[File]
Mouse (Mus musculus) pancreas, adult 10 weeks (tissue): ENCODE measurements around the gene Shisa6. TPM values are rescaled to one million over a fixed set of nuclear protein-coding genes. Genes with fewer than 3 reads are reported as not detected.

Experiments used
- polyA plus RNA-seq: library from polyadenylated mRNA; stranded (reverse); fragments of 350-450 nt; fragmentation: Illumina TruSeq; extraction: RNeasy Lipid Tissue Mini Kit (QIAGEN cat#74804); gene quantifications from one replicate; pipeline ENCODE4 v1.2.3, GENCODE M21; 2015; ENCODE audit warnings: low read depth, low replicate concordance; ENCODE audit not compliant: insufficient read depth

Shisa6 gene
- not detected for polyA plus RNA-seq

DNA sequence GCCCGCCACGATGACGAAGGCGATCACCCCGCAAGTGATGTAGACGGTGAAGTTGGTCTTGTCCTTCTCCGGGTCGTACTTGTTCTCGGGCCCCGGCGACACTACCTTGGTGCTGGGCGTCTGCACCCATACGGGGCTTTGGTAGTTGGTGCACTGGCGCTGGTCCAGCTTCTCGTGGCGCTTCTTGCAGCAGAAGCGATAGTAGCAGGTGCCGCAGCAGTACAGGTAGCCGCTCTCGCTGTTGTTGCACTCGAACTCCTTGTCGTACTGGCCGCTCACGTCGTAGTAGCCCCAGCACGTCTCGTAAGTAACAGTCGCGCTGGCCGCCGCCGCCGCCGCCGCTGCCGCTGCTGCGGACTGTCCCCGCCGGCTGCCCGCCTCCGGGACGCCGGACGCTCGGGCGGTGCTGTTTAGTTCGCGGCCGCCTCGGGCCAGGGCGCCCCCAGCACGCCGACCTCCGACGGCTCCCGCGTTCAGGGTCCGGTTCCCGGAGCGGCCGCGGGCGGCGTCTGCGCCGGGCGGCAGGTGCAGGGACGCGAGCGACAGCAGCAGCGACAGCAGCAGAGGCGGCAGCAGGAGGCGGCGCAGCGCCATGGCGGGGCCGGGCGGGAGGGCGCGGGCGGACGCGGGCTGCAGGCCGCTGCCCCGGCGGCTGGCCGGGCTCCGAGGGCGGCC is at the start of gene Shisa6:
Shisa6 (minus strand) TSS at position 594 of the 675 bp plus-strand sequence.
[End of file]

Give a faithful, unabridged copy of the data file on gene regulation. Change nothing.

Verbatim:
Mouse (Mus musculus) pancreas, adult 10 weeks (tissue): ENCODE measurements around the gene Shisa6. TPM values are rescaled to one million over a fixed set of nuclear protein-coding genes. Genes with fewer than 3 reads are reported as not detected.

Experiments used
- polyA plus RNA-seq: library from polyadenylated mRNA; stranded (reverse); fragments of 350-450 nt; fragmentation: Illumina TruSeq; extraction: RNeasy Lipid Tissue Mini Kit (QIAGEN cat#74804); gene quantifications from one replicate; pipeline ENCODE4 v1.2.3, GENCODE M21; 2015; ENCODE audit warnings: low read depth, low replicate concordance; ENCODE audit not compliant: insufficient read depth

Shisa6 gene
- not detected for polyA plus RNA-seq

DNA sequence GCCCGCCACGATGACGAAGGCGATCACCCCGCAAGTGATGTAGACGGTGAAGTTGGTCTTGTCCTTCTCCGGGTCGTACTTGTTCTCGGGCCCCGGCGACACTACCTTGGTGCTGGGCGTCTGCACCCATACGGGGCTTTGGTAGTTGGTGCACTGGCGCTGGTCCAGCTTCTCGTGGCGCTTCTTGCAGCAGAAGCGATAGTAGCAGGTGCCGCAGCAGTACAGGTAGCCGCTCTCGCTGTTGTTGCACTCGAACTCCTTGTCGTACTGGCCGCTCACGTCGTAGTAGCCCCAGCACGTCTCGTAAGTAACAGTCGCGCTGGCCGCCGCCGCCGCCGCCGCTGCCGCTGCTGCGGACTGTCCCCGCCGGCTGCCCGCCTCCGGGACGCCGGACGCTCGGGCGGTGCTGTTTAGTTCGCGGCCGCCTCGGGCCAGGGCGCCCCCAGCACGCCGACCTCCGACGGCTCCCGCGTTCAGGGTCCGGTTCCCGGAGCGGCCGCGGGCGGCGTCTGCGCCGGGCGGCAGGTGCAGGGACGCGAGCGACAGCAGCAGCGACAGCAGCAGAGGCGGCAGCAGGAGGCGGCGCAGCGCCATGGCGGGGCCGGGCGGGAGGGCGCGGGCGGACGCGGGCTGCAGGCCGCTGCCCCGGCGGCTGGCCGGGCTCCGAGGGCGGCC is at the start of gene Shisa6:
Shisa6 (minus strand) TSS at position 594 of the 675 bp plus-strand sequence.